Narcissism and the use of personal pronouns revisited

Angela L. Carey, Melanie S. Brucks, Albrecht C P Küfner, Nicholas S. Holtzman, Fenne Große Deters, Mitja D. Back, M. Brent Donnellan, James W. Pennebaker, Matthias R Mehl

Research output: Contribution to journalArticle

32 Citations (Scopus)

Abstract

Among both laypersons and researchers, extensive use of first-person singular pronouns (i.e., I-talk) is considered a face-valid linguistic marker of narcissism. However, the assumed relation between narcissism and I-talk has yet to be subjected to a strong empirical test. Accordingly, we conducted a large-scale (N = 4,811), multisite (5 labs), multimeasure (5 narcissism measures) and dual-language (English and German) investigation to quantify how strongly narcissism is related to using more first-person singular pronouns across different theoretically relevant communication contexts (identity-related, personal, impersonal, private, public, and stream-of-consciousness tasks). Overall (r =.01, 95% CI [-.02,.04]) and within the sampled contexts, narcissism was unrelated to use of first-person singular pronouns (total, subjective, objective, and possessive). This consistent near-zero effect has important implications for making inferences about narcissism from pronoun use and prompts questions about why I-talk tends to be strongly perceived as an indicator of narcissism in the absence of an underlying actual association between the 2 variables.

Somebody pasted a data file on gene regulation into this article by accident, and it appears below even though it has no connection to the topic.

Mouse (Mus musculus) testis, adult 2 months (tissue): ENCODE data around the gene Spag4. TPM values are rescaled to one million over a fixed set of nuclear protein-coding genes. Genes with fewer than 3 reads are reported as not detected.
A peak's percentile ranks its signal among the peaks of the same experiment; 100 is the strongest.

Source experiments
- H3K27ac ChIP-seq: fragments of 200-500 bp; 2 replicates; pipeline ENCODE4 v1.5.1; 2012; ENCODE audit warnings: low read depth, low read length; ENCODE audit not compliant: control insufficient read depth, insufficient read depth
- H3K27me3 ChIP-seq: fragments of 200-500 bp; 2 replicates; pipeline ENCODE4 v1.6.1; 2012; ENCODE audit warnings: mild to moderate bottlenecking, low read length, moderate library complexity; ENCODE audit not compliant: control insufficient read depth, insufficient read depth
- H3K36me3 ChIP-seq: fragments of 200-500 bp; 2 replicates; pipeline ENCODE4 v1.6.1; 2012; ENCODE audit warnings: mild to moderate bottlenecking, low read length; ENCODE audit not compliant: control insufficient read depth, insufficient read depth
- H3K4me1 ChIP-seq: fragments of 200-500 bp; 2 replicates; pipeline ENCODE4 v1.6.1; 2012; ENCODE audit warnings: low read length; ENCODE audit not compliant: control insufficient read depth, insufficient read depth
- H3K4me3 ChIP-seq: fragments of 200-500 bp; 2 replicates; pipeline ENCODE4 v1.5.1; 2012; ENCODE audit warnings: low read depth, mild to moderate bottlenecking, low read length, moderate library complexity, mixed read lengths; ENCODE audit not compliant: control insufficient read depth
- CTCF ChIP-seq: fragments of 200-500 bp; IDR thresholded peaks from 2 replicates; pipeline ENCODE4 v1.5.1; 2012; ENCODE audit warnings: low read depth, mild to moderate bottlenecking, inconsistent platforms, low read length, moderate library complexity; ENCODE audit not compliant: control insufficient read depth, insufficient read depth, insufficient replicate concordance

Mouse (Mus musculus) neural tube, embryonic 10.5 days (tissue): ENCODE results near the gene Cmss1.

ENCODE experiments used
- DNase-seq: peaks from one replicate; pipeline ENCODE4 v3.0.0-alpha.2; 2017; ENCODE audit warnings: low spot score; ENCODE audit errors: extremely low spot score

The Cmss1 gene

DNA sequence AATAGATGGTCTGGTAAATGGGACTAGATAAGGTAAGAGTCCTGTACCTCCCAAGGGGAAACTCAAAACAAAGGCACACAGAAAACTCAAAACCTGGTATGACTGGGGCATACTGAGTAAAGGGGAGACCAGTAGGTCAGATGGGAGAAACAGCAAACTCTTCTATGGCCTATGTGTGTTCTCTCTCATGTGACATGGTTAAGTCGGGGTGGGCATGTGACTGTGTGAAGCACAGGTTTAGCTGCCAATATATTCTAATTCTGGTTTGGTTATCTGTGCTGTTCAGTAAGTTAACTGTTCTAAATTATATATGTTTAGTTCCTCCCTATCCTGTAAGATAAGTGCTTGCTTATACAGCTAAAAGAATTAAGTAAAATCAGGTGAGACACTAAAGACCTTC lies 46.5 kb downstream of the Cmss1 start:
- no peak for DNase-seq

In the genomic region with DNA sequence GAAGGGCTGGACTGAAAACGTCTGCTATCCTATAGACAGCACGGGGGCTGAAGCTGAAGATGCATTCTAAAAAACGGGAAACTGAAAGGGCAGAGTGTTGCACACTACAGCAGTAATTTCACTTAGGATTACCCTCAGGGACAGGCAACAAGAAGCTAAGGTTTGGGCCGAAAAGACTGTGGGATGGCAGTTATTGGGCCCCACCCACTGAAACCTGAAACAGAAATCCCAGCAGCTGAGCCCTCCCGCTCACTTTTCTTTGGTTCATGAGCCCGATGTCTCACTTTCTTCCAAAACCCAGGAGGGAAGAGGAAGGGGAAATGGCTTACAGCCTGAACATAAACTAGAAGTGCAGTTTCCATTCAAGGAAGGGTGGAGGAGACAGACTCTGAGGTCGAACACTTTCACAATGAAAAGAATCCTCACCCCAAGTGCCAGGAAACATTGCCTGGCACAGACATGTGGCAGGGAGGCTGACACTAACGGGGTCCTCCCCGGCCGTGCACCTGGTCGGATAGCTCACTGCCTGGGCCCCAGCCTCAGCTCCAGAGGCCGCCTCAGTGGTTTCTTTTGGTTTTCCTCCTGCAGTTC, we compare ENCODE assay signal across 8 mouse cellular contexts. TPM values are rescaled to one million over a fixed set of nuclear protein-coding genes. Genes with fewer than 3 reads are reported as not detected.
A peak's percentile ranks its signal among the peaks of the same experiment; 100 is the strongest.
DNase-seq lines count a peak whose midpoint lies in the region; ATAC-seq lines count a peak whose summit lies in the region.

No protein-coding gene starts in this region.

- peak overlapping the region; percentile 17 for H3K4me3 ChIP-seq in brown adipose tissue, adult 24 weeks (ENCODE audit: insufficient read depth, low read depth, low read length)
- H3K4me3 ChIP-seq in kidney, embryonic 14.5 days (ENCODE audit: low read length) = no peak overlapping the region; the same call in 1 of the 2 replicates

Original languageEnglish (US)
Pages (from-to)e1-e15
JournalJournal of Personality and Social Psychology
Volume109
Issue number3
DOIs
StatePublished - Sep 1 2015

Fingerprint

Narcissism
narcissism
human being
layperson
German language
Linguistics
Consciousness
consciousness
English language
Language
Communication
Research Personnel
linguistics
communication

Keywords

  • Language
  • LIWC
  • Narcissism
  • Personality
  • Replication
  • Text analysis

ASJC Scopus subject areas

  • Sociology and Political Science
  • Social Psychology

Cite this

Carey, A. L., Brucks, M. S., Küfner, A. C. P., Holtzman, N. S., Deters, F. G., Back, M. D., ... Mehl, M. R. (2015). Narcissism and the use of personal pronouns revisited. Journal of Personality and Social Psychology, 109(3), e1-e15. https://doi.org/10.1037/pspp0000029

Narcissism and the use of personal pronouns revisited. / Carey, Angela L.; Brucks, Melanie S.; Küfner, Albrecht C P; Holtzman, Nicholas S.; Deters, Fenne Große; Back, Mitja D.; Brent Donnellan, M.; Pennebaker, James W.; Mehl, Matthias R.

In: Journal of Personality and Social Psychology, Vol. 109, No. 3, 01.09.2015, p. e1-e15.

Research output: Contribution to journalArticle

Carey, AL, Brucks, MS, Küfner, ACP, Holtzman, NS, Deters, FG, Back, MD, Brent Donnellan, M, Pennebaker, JW & Mehl, MR 2015, 'Narcissism and the use of personal pronouns revisited', Journal of Personality and Social Psychology, vol. 109, no. 3, pp. e1-e15. https://doi.org/10.1037/pspp0000029
Carey AL, Brucks MS, Küfner ACP, Holtzman NS, Deters FG, Back MD et al. Narcissism and the use of personal pronouns revisited. Journal of Personality and Social Psychology. 2015 Sep 1;109(3):e1-e15. https://doi.org/10.1037/pspp0000029
Carey, Angela L. ; Brucks, Melanie S. ; Küfner, Albrecht C P ; Holtzman, Nicholas S. ; Deters, Fenne Große ; Back, Mitja D. ; Brent Donnellan, M. ; Pennebaker, James W. ; Mehl, Matthias R. / Narcissism and the use of personal pronouns revisited. In: Journal of Personality and Social Psychology. 2015 ; Vol. 109, No. 3. pp. e1-e15.
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